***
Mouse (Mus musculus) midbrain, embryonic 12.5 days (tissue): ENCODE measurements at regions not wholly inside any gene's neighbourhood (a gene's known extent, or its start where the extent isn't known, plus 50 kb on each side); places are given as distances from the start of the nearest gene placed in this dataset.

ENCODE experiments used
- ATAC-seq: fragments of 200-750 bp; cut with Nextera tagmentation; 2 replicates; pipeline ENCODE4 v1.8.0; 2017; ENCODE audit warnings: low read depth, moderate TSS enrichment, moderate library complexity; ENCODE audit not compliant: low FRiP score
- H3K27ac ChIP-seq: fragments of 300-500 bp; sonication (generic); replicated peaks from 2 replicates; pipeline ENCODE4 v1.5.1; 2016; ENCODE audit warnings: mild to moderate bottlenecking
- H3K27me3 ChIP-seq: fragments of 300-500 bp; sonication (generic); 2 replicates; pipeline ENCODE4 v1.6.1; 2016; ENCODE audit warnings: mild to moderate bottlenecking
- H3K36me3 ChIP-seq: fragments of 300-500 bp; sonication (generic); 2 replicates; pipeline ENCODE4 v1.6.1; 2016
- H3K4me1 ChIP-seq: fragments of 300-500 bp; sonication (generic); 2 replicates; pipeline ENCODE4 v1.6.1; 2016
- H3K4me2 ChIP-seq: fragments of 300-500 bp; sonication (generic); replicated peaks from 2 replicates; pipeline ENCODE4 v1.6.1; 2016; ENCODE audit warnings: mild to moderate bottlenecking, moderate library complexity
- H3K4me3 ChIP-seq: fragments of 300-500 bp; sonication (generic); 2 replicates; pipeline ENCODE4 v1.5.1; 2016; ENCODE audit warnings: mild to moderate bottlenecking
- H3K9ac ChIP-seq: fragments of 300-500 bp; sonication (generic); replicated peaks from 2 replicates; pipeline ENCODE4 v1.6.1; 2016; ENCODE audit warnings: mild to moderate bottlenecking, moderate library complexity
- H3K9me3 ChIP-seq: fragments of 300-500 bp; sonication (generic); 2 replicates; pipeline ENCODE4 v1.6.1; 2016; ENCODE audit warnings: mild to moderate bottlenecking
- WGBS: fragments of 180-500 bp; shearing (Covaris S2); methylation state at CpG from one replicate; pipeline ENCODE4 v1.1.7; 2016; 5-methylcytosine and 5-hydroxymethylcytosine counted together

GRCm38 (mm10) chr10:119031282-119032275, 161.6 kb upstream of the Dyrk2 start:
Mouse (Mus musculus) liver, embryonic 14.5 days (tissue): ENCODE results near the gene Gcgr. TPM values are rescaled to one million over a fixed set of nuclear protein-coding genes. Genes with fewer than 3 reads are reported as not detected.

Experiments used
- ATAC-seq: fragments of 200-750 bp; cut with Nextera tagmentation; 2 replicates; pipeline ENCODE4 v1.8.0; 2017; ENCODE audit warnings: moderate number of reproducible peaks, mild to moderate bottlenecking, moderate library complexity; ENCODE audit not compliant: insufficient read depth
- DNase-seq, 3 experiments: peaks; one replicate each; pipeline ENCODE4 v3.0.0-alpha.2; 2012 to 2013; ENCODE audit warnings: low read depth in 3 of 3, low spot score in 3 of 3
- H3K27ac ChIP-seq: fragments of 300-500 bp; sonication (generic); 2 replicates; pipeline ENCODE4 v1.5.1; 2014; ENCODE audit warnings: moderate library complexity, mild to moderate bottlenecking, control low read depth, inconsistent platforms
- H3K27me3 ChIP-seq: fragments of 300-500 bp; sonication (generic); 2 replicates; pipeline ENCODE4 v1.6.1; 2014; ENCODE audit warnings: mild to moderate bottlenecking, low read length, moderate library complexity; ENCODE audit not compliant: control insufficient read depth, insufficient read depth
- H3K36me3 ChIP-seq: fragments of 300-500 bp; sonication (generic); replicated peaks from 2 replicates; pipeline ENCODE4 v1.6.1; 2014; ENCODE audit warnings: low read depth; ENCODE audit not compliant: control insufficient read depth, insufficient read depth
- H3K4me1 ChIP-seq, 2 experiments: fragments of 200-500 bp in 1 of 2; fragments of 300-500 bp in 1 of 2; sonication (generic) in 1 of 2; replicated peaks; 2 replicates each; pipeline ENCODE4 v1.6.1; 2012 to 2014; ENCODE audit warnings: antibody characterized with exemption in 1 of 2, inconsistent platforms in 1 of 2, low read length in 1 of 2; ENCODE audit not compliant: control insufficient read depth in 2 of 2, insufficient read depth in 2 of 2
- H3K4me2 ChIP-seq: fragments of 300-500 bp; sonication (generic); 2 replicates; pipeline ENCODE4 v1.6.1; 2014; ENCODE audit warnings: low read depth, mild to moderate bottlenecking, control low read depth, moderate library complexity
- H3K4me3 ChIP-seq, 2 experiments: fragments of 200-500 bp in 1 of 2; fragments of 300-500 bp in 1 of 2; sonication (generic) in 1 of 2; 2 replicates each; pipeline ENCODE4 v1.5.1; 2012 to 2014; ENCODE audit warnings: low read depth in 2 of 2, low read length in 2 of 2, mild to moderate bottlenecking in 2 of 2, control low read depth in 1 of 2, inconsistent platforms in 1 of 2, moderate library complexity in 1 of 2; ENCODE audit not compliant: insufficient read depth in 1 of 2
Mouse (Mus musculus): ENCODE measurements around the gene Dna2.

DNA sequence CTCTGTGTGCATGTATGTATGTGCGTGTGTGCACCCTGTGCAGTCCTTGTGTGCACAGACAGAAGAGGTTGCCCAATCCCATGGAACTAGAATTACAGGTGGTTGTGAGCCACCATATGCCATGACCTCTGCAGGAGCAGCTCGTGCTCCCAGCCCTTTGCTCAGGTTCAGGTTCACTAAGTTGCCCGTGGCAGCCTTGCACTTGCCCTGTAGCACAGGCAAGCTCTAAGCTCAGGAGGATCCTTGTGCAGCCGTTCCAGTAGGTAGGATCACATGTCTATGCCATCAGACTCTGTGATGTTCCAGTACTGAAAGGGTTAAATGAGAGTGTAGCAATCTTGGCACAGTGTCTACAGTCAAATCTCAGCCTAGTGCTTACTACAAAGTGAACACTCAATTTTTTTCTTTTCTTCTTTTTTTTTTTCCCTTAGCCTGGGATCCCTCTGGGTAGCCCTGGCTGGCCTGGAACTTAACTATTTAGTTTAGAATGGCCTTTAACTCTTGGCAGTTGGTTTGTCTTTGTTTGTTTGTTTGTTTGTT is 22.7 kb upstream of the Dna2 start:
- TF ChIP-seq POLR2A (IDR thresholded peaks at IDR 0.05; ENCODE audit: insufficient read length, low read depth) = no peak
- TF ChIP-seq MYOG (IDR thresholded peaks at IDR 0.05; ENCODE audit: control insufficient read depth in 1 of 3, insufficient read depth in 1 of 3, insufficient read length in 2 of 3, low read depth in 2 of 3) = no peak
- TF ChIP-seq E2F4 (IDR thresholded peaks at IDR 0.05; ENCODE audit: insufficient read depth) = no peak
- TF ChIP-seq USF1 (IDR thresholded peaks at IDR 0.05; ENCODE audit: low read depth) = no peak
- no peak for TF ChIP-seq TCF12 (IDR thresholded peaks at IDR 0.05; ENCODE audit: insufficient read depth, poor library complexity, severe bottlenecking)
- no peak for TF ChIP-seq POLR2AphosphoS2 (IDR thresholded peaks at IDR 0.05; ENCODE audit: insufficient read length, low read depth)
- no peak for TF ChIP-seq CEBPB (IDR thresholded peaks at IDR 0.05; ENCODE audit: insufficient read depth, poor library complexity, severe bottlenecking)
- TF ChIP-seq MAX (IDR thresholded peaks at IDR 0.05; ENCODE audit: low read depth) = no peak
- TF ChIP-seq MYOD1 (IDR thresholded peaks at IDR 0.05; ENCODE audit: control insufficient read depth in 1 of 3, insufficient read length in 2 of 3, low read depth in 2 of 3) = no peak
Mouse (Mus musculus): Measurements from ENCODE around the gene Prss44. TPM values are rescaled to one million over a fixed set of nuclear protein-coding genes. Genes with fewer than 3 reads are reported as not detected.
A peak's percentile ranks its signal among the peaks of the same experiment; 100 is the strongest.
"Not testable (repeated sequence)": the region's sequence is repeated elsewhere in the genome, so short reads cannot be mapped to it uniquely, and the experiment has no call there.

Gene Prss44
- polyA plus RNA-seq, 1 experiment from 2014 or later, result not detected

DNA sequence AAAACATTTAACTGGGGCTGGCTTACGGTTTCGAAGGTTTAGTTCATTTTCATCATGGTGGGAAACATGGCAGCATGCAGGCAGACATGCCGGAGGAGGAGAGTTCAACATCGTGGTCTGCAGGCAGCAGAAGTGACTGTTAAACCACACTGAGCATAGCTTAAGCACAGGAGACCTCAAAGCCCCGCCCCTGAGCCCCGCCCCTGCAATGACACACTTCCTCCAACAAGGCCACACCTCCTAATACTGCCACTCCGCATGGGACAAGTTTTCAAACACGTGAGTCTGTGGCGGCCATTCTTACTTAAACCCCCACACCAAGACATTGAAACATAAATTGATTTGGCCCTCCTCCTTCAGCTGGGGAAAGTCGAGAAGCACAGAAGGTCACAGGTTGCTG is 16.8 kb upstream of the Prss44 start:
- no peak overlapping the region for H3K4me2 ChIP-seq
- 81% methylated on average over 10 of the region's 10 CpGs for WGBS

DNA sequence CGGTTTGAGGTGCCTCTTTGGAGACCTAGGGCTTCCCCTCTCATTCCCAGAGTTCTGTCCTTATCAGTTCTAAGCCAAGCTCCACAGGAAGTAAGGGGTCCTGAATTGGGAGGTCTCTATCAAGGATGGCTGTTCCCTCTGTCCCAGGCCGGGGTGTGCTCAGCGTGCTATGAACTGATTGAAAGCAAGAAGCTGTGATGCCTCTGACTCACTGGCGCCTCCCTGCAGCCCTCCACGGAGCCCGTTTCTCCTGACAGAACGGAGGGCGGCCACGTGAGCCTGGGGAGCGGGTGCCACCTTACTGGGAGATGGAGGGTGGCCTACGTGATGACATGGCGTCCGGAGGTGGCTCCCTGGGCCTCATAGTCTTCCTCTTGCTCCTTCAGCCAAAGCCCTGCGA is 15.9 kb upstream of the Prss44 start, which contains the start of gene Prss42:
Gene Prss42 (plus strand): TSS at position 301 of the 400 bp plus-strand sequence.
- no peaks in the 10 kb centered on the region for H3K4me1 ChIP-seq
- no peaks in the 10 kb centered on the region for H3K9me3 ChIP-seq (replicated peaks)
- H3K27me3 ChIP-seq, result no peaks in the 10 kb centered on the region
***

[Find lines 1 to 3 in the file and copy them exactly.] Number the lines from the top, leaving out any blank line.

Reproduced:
Mouse (Mus musculus) midbrain, embryonic 12.5 days (tissue): ENCODE measurements at regions not wholly inside any gene's neighbourhood (a gene's known extent, or its start where the extent isn't known, plus 50 kb on each side); places are given as distances from the start of the nearest gene placed in this dataset.

ENCODE experiments used
- ATAC-seq: fragments of 200-750 bp; cut with Nextera tagmentation; 2 replicates; pipeline ENCODE4 v1.8.0; 2017; ENCODE audit warnings: low read depth, moderate TSS enrichment, moderate library complexity; ENCODE audit not compliant: low FRiP score